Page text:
Nuits-St-Georges producers to ask for grand cru vineyard

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  • Thursday 2 April 2009

A collection of producers in the Nuits-St-Georges area of Burgundy is petitioning the French appellations body to upgrade a plot of land to grand cru status.

The winemakers and viticulturalists are asking the national appellations institute (INAO) to re-examine the case for the Les Saint-Georges vineyard, located in the middle of the wider Nuits-St-Georges area.

If accepted, the 7.52ha vineyard would become the first grand cru in Nuits-St-Geroges.

The process is expected to take years, however.

‘I don’t want to put the cart before horse,’ Thibault Liger-Belair, one of the producers involved, told decanter.com. ‘Nothing is certain – and it’s going to take a long time.’

‘When I look at how long it took La Grande Rue [a grand cru vineyard in Vosne-Romanee] to get grand cru status, it took six or seven years – and it was sandwiched between La Tache and Romanee-Conti,’ he added.

Liger-Belair, along with Erwan Faiveley, the Gouges family, and Jerome Chezeaux, is one of the driving forces behind the requested upgrade of the vineyard.

All are working on a 15-page dossier to be submitted to the INAO. Liger-Belair said he expected the dossier to be finished and sent off before the end of the year.

Although not part of the group, Frederic Magnien, who buys in grapes from the vineyard, believes the terroir of Les St-Georges is ‘easily at a grand cru level’.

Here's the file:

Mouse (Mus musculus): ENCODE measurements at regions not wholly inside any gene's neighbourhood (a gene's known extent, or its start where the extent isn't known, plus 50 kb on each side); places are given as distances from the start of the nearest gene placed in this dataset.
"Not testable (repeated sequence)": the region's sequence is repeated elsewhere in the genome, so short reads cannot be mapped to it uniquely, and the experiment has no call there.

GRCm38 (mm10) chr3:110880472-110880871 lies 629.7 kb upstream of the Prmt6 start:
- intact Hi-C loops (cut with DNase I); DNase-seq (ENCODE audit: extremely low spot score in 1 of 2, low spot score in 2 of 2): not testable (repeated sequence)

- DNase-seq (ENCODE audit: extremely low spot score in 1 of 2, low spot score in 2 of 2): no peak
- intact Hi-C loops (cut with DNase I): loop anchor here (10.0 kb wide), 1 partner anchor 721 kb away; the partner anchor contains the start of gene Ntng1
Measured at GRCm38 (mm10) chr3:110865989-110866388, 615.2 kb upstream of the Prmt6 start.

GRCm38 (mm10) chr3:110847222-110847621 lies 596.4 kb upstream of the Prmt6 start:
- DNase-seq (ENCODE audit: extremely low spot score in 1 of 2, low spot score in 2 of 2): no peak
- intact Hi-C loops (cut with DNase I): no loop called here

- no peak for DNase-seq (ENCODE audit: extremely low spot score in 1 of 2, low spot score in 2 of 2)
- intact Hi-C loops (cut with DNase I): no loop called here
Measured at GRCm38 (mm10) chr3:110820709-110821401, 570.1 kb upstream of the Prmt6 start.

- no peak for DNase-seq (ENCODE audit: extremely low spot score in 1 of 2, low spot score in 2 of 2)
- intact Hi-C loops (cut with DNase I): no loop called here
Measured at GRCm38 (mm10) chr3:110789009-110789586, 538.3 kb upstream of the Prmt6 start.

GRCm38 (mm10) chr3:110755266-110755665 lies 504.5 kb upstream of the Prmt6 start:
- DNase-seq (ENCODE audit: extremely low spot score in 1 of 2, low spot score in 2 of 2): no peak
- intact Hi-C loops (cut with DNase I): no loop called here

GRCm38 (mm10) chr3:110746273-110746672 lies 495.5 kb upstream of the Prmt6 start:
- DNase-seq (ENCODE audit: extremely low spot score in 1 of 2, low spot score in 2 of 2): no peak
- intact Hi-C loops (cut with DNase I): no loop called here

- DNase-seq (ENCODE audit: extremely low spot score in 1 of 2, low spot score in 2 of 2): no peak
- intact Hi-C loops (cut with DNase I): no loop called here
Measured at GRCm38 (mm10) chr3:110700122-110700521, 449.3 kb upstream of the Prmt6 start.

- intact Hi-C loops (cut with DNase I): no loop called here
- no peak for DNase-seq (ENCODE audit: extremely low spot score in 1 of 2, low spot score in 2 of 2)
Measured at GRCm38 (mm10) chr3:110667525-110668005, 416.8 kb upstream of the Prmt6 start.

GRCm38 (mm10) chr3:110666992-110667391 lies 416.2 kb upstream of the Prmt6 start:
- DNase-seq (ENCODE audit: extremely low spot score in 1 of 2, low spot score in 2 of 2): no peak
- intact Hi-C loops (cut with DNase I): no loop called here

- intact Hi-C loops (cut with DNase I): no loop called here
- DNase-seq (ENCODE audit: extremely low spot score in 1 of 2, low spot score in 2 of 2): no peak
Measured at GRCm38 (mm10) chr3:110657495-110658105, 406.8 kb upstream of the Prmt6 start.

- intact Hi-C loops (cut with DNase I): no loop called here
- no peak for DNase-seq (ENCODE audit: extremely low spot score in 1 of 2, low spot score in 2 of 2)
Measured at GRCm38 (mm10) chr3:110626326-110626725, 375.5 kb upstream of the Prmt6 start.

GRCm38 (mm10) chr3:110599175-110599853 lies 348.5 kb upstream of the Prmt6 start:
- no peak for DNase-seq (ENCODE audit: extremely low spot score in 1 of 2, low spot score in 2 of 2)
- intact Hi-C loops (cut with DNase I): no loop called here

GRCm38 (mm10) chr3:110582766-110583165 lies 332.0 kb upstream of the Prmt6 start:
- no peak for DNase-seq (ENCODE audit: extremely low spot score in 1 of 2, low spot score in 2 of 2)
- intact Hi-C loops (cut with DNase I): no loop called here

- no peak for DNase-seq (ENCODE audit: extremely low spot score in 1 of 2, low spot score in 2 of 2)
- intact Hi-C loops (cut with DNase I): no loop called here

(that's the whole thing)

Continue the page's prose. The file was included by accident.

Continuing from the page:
However, in his book The Wines of Burgundy, Clive Coates MW says the authorities were ‘quite correct’ to deny Nuits-St-Georges a grand cru vineyard. But he admitted that ‘you can easily get tempted into arguing for its elevation to grand cru.’

Burgundy expert, Jasper Morris MW, agreed that the Les St-Georges vineyard was 'excellent' but said that local politics might hamper the effort.

'The difficulty is that [neighbouring plots] Les Vaucrains and Les Cailles are just as good, and it's hard to make an absolute case,' he said. 'For myself, I think it's better to be an outstanding premier cru than to be a grand cru and have some people think you don't merit it.'

The petitioning process began in April last year, when a letter was sent to the INAO. In July, the Les Saint-Georges plot was visited by INAO officials.

The INAO could not be reached for comment at the time of publishing.

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